Whether you are strictly a grass-fed operation or you feed grain, part of your animal's diet consists of grass and hay.
Pastures provide the supply of grass through the summer months and grass growing season, but fresh grass is not an option throughout the winter months. Hay is used during the winter months to provide full or partial nutrition to your animals.
We spend much of our summer managing our rotational grazing system as well as baling hay to store for the winter months.
Each farm and situation is unique, but one important item to consider is whether it makes sense for you to bale your own hay or if is better to buy your hay supply.
There are many factors that go into this decision and what is right for you might not be what is right for the farm down the road.
Do you have the land for hay fields?
Many small farms just do not have the acreage available to plant a hay field. Others may need the pasture to graze their animals through the summer months and do not have the extra space to stockpile grass supplies in order to make hay.
Another option is to lease hay acreage from someone else. There are a lot of factors to take into consideration when leasing hay ground, but this can be a very good option for some.
Do you have the equipment?
Equipment can be expensive to buy and maintain. Are you baling enough hay to make the cost of the equipment worthwhile?
The only reason we started baling our own hay over 20 years ago is because we got a baler for free. Granted...it was headed for the junk yard, but a friend was able to make some adjustments and we used that old rusty baler for probably 10 more years.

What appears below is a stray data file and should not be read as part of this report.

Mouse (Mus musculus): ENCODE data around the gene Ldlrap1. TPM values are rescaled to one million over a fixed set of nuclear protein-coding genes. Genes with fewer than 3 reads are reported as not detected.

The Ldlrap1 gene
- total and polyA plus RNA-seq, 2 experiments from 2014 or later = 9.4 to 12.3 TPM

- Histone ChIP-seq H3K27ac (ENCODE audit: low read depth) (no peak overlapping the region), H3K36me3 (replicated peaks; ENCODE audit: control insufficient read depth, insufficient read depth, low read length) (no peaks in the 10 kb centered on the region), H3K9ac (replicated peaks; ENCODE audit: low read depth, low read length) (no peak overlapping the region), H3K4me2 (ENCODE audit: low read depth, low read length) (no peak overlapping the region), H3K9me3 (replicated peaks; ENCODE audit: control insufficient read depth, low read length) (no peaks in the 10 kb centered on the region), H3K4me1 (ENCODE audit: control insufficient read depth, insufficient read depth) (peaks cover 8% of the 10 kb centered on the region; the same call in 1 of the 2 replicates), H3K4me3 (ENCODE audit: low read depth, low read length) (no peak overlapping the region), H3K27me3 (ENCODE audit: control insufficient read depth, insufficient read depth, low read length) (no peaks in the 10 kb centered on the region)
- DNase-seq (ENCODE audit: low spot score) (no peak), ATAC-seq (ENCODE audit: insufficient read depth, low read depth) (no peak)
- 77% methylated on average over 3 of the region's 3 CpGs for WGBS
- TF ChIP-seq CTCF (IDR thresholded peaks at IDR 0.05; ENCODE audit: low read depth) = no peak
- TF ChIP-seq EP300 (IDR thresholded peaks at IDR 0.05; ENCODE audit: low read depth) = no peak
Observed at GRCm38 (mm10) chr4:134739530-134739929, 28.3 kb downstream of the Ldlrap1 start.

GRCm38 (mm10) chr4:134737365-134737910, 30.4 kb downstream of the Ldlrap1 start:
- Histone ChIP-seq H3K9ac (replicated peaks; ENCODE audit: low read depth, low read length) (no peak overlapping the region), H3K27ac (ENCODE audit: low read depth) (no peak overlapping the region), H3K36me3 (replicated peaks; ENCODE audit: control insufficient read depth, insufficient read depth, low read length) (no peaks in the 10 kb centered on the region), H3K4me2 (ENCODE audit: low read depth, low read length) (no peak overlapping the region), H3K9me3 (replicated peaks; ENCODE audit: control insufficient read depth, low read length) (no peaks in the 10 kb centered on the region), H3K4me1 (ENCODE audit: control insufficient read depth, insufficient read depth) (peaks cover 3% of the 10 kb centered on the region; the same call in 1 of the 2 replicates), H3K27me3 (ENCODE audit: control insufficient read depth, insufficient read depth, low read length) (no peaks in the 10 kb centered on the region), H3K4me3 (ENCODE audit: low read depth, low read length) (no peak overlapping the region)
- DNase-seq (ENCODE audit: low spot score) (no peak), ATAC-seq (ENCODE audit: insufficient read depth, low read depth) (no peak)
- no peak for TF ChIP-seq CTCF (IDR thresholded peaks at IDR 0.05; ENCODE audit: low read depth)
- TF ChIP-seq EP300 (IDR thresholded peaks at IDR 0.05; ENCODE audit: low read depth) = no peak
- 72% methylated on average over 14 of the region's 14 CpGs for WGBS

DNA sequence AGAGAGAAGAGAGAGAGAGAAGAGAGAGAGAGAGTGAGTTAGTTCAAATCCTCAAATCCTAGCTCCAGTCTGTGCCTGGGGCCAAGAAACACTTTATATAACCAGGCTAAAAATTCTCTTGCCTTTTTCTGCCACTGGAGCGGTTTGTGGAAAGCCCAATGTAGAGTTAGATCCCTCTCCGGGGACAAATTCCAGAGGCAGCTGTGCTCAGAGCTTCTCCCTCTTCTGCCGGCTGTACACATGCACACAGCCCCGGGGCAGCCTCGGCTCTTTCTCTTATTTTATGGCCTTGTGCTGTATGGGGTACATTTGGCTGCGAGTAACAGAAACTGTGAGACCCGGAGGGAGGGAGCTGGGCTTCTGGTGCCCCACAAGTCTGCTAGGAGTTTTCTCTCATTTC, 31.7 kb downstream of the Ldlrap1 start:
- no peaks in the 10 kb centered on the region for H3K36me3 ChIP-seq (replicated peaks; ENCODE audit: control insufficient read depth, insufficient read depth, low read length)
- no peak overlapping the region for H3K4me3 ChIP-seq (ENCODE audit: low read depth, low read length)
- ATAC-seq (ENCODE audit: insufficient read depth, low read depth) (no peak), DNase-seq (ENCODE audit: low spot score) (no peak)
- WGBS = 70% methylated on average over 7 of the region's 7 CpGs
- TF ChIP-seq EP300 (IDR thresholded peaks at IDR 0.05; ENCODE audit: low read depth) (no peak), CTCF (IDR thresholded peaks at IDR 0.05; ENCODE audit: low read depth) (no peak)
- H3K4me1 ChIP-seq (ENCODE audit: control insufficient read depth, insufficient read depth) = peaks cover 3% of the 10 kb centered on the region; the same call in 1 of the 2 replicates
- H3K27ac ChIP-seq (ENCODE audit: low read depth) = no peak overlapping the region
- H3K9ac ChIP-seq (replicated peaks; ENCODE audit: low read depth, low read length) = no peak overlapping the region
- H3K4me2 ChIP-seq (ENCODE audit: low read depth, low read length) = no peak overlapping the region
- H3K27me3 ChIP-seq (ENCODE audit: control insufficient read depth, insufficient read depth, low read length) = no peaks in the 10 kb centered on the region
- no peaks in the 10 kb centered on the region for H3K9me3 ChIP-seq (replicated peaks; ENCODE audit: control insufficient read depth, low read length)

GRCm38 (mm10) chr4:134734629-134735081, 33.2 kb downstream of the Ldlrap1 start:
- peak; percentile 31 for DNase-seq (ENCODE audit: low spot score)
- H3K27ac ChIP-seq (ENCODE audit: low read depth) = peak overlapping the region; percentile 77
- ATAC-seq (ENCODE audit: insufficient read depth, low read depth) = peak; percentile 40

We have invested a considerable amount of money since then in newer and additional equipment. And be sure to figure in that not all tractors can run all equipment. Sometimes the newer and bigger piece of hay equipment also means that you have to upgrade the tractor too.
Which is probably why they want to upgrade in the first place...
Do you have the resources?
By resources, I am mostly talking about people. While round bales take much less man power than square bales (if you are doing it the old fashioned way on the back of a hay wagon), you still have to have enough people and tractors to get the baling done and bales moved to storage.
Hay is one of those things that is very time sensitive. Rain is always coming and you have to get it done before the rain comes. Taking it slow because you don't have enough man power isn't always an option.